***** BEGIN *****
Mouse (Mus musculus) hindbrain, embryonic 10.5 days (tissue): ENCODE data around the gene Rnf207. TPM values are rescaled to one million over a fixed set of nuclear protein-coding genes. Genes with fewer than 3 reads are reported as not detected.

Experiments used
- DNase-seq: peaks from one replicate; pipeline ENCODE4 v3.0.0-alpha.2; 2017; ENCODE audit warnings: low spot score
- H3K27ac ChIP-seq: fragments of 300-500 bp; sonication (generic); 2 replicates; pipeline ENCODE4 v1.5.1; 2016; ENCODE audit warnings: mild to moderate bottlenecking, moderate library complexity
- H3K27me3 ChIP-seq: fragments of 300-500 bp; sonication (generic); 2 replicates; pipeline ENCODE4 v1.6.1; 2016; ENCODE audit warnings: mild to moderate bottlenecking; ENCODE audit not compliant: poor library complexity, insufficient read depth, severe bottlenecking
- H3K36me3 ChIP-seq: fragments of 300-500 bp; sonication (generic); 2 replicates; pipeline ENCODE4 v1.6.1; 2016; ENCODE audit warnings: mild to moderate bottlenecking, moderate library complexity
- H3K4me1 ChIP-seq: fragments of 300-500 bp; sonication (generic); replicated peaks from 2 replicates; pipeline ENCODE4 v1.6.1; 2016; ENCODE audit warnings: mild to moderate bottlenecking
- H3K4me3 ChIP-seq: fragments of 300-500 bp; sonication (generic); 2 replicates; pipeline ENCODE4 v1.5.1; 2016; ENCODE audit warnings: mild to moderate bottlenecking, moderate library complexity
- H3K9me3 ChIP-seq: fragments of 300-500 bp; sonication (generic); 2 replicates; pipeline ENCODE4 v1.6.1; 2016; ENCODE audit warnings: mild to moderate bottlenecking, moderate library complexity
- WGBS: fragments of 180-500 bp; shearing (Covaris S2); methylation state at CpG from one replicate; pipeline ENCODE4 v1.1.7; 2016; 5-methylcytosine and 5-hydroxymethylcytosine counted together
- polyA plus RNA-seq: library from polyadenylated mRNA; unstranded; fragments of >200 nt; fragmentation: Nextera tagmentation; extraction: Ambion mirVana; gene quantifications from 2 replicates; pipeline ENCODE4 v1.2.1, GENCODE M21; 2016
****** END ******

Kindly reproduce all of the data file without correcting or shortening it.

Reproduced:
Mouse (Mus musculus) hindbrain, embryonic 10.5 days (tissue): ENCODE data around the gene Rnf207. TPM values are rescaled to one million over a fixed set of nuclear protein-coding genes. Genes with fewer than 3 reads are reported as not detected.

Experiments used
- DNase-seq: peaks from one replicate; pipeline ENCODE4 v3.0.0-alpha.2; 2017; ENCODE audit warnings: low spot score
- H3K27ac ChIP-seq: fragments of 300-500 bp; sonication (generic); 2 replicates; pipeline ENCODE4 v1.5.1; 2016; ENCODE audit warnings: mild to moderate bottlenecking, moderate library complexity
- H3K27me3 ChIP-seq: fragments of 300-500 bp; sonication (generic); 2 replicates; pipeline ENCODE4 v1.6.1; 2016; ENCODE audit warnings: mild to moderate bottlenecking; ENCODE audit not compliant: poor library complexity, insufficient read depth, severe bottlenecking
- H3K36me3 ChIP-seq: fragments of 300-500 bp; sonication (generic); 2 replicates; pipeline ENCODE4 v1.6.1; 2016; ENCODE audit warnings: mild to moderate bottlenecking, moderate library complexity
- H3K4me1 ChIP-seq: fragments of 300-500 bp; sonication (generic); replicated peaks from 2 replicates; pipeline ENCODE4 v1.6.1; 2016; ENCODE audit warnings: mild to moderate bottlenecking
- H3K4me3 ChIP-seq: fragments of 300-500 bp; sonication (generic); 2 replicates; pipeline ENCODE4 v1.5.1; 2016; ENCODE audit warnings: mild to moderate bottlenecking, moderate library complexity
- H3K9me3 ChIP-seq: fragments of 300-500 bp; sonication (generic); 2 replicates; pipeline ENCODE4 v1.6.1; 2016; ENCODE audit warnings: mild to moderate bottlenecking, moderate library complexity
- WGBS: fragments of 180-500 bp; shearing (Covaris S2); methylation state at CpG from one replicate; pipeline ENCODE4 v1.1.7; 2016; 5-methylcytosine and 5-hydroxymethylcytosine counted together
- polyA plus RNA-seq: library from polyadenylated mRNA; unstranded; fragments of >200 nt; fragmentation: Nextera tagmentation; extraction: Ambion mirVana; gene quantifications from 2 replicates; pipeline ENCODE4 v1.2.1, GENCODE M21; 2016